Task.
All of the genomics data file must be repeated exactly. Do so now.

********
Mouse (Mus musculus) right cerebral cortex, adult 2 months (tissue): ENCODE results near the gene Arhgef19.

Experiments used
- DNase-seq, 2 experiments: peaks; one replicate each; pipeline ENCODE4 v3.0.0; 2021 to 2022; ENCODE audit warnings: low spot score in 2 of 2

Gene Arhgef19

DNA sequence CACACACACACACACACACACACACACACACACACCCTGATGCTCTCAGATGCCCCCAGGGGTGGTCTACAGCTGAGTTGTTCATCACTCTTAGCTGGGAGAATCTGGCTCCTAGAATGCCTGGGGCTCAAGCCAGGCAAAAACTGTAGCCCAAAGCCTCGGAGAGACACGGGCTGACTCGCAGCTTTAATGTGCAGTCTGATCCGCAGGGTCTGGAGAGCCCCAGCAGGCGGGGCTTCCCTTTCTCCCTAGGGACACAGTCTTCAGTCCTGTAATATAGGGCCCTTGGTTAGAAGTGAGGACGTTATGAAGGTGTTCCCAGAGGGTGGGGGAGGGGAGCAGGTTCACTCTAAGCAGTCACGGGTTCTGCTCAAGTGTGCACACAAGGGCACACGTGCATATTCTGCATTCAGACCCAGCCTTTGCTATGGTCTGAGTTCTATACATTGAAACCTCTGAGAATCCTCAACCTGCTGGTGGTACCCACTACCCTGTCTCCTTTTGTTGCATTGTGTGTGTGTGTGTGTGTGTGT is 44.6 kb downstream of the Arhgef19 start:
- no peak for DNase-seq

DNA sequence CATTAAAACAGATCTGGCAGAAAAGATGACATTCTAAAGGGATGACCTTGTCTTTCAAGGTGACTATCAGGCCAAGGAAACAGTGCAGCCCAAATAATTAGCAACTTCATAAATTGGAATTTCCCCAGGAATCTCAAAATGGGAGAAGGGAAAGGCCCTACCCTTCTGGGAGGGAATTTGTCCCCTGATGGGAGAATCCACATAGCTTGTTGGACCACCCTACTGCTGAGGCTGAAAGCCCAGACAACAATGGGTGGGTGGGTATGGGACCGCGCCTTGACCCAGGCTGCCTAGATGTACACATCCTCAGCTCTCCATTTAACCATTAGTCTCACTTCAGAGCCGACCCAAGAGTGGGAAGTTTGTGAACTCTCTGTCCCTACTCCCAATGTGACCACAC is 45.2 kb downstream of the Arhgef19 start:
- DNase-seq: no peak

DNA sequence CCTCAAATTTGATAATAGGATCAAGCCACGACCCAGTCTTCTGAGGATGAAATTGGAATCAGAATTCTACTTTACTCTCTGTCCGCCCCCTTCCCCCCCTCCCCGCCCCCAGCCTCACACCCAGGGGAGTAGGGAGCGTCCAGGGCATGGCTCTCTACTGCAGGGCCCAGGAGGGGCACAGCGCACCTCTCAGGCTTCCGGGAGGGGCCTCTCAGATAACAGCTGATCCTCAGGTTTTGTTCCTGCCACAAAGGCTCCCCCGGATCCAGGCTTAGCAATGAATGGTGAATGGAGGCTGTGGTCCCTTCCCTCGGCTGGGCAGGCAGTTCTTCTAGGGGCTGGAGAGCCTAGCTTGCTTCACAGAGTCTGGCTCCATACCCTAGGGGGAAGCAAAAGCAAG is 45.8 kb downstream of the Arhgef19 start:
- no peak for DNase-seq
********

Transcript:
Mouse (Mus musculus) right cerebral cortex, adult 2 months (tissue): ENCODE results near the gene Arhgef19.

Experiments used
- DNase-seq, 2 experiments: peaks; one replicate each; pipeline ENCODE4 v3.0.0; 2021 to 2022; ENCODE audit warnings: low spot score in 2 of 2

Gene Arhgef19

DNA sequence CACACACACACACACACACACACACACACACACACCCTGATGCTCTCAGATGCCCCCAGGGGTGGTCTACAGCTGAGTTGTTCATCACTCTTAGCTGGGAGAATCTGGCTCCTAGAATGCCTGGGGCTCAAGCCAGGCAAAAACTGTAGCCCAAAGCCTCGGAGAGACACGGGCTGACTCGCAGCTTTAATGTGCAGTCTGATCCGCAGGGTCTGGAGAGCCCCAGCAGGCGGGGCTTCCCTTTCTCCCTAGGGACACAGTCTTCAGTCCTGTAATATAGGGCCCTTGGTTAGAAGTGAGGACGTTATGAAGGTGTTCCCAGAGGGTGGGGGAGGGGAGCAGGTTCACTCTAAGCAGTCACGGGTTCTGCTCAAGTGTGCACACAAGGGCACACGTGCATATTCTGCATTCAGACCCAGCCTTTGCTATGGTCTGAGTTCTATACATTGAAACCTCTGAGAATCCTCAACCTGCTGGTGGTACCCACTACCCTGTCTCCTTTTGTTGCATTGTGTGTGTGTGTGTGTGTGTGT is 44.6 kb downstream of the Arhgef19 start:
- no peak for DNase-seq

DNA sequence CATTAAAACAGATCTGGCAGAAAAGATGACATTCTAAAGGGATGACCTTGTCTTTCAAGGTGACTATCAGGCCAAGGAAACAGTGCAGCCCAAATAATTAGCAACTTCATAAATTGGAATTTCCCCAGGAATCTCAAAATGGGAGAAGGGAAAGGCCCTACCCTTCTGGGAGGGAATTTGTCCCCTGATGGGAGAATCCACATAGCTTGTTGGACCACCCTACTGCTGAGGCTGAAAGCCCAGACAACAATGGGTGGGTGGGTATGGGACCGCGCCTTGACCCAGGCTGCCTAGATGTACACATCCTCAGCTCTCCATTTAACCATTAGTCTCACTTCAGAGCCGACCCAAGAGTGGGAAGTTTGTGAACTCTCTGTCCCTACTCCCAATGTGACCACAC is 45.2 kb downstream of the Arhgef19 start:
- DNase-seq: no peak

DNA sequence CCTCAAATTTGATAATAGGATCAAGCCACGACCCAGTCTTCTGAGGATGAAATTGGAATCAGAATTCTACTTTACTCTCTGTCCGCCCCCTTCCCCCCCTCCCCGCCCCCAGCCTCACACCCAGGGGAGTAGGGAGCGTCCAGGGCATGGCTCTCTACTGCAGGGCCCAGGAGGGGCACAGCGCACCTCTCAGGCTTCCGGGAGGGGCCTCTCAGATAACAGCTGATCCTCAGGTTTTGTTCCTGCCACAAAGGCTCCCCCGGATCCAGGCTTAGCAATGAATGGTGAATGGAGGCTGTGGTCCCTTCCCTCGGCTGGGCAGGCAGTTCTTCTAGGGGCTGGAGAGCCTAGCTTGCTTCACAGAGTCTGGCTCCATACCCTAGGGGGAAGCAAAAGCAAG is 45.8 kb downstream of the Arhgef19 start:
- no peak for DNase-seq